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Music

Ozzy Osbourne's Genome Reveals Some Neanderthal Lineage 151

ByOhTek writes "CNN reports that in July, rocker Ozzy Osbourne became one of few to submit his blood to have his full genome sequenced and analyzed. The results are in, and it turns out his genome reveals some Neanderthal lineage. What does Ozzie have to say about it? 'I was curious, given the swimming pools of booze I've guzzled over the years - not to mention all of the cocaine, morphine, sleeping pills, cough syrup, LSD, Rohypnol... there's really no plausible medical reason why I should still be alive. Maybe my DNA could say why,' he wrote."
Security

Hiding Backdoors In Hardware 206

quartertime writes "Remember Reflections on Trusting Trust, the classic paper describing how to hide a nearly undetectable backdoor inside the C compiler? Here's an interesting piece about how to hide a nearly undetectable backdoor inside hardware. The post describes how to install a backdoor in the expansion ROM of a PCI card, which during the boot process patches the BIOS to patch grub to patch the kernel to give the controller remote root access. Because the backdoor is actually housed in the hardware, even if the victim reinstalls the operating system from a CD, they won't clear out the backdoor. I wonder whether China, with its dominant position in the computer hardware assembly business, has already used this technique for espionage. This perhaps explains why the NSA has its own chip fabrication plant."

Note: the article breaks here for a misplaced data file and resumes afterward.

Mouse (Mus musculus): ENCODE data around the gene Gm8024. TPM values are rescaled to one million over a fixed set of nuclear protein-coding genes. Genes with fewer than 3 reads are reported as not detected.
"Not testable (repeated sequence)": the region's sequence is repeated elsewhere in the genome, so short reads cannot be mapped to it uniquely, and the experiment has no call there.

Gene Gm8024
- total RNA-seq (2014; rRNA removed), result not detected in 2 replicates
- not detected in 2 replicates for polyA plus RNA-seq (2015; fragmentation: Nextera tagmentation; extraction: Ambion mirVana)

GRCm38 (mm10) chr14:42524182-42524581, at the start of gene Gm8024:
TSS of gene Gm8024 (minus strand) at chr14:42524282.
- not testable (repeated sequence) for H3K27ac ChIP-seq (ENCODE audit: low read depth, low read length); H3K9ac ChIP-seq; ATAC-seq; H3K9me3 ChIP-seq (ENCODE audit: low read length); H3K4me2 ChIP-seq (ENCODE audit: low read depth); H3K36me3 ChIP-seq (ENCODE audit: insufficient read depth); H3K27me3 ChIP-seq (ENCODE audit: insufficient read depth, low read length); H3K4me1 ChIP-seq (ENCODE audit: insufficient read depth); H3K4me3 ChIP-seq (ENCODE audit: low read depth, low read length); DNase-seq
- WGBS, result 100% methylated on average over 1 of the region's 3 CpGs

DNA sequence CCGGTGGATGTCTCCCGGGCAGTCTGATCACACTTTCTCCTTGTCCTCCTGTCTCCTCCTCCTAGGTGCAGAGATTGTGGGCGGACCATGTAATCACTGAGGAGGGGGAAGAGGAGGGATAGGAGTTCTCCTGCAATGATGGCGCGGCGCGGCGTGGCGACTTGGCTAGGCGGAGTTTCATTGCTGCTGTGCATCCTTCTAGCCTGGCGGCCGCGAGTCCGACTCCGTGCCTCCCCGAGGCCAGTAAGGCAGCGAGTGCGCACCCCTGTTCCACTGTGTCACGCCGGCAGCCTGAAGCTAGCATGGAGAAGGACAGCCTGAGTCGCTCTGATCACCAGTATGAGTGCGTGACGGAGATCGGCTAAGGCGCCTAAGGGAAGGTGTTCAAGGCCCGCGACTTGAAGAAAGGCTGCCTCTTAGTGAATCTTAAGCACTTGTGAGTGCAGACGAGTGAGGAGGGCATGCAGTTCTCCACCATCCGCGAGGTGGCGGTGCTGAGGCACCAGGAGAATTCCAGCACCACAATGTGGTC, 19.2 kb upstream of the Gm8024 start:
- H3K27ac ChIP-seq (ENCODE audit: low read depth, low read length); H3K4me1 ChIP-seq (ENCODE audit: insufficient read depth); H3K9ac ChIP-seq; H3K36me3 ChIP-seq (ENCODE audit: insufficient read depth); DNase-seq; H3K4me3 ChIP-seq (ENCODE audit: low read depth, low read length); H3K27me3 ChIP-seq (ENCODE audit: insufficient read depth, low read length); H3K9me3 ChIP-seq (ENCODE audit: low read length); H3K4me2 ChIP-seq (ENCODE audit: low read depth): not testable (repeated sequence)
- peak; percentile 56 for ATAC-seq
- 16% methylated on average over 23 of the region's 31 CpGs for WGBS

Businesses

IE6 Addiction Inhibits Windows 7 Migrations 470

eldavojohn writes "As anyone in the industry will tell you, a lot of money went into developing web applications specific to IE6. And corporations can't leave Windows XP for Windows 7 until IE6 runs (in some way) on Windows 7. Microsoft wants to leave that non-standard browser mess behind them, but as the article notes, 'Organizations running IE6 have told Gartner that 40% of their custom-built browser-dependent applications won't run on IE8, the version packaged with Windows 7. Thus, many companies face a tough decision: Either spend time and money to upgrade those applications so that they work in newer browsers, or stick with Windows XP.' Support for XP is going to end in April 2014. In order to deal with this, companies are looking at virtualizing IE6 only (instead of a full operating system) so that it can run on Windows 7 — even though Microsoft says this violates licensing agreements. IE6 is estimated to have roughly 16% of browser market share, and due to mistakes in the past it may never truly die."